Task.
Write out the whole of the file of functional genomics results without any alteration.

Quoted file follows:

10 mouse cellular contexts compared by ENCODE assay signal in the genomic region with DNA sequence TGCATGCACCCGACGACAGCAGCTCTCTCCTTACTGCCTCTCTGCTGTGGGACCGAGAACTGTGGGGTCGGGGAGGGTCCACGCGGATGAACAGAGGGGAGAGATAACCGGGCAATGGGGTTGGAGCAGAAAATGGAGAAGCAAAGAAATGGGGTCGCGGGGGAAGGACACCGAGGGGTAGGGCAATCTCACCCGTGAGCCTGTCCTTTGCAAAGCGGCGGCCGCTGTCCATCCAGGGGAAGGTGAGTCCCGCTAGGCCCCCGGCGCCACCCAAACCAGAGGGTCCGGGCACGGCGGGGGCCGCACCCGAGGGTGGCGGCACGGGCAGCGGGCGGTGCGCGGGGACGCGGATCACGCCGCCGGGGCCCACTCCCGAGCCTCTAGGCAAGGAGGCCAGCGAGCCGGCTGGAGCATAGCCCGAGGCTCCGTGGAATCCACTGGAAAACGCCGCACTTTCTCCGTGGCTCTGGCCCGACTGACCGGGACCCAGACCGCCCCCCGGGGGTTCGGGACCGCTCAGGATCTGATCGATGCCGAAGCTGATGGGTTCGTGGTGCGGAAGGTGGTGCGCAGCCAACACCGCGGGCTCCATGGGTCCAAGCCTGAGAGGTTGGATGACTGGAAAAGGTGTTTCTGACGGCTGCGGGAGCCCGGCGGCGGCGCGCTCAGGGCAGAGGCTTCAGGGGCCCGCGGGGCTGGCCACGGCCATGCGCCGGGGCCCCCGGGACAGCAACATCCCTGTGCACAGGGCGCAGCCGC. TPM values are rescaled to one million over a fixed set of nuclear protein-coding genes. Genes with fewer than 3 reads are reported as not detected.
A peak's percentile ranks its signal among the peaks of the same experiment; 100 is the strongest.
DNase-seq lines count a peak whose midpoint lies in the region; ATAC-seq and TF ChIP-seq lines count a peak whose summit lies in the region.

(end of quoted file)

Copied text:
10 mouse cellular contexts compared by ENCODE assay signal in the genomic region with DNA sequence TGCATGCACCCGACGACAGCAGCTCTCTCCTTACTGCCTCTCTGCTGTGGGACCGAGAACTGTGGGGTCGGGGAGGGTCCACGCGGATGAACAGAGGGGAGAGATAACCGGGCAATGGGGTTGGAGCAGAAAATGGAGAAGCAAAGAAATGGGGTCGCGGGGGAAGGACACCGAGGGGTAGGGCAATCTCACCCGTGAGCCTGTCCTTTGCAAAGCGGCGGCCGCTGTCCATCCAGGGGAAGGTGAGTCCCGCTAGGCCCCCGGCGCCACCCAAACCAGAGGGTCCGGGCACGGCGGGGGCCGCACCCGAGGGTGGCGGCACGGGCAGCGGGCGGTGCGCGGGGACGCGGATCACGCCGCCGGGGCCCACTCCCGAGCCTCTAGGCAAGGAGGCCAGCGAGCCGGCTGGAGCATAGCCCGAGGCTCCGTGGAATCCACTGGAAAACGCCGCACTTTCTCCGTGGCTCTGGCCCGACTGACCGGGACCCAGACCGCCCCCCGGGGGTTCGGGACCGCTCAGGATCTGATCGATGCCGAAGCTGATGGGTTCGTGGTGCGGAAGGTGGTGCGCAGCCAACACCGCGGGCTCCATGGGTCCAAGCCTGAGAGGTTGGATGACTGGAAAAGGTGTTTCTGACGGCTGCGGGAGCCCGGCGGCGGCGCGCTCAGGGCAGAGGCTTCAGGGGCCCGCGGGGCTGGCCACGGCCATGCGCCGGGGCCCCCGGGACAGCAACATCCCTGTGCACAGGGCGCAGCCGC. TPM values are rescaled to one million over a fixed set of nuclear protein-coding genes. Genes with fewer than 3 reads are reported as not detected.
A peak's percentile ranks its signal among the peaks of the same experiment; 100 is the strongest.
DNase-seq lines count a peak whose midpoint lies in the region; ATAC-seq and TF ChIP-seq lines count a peak whose summit lies in the region.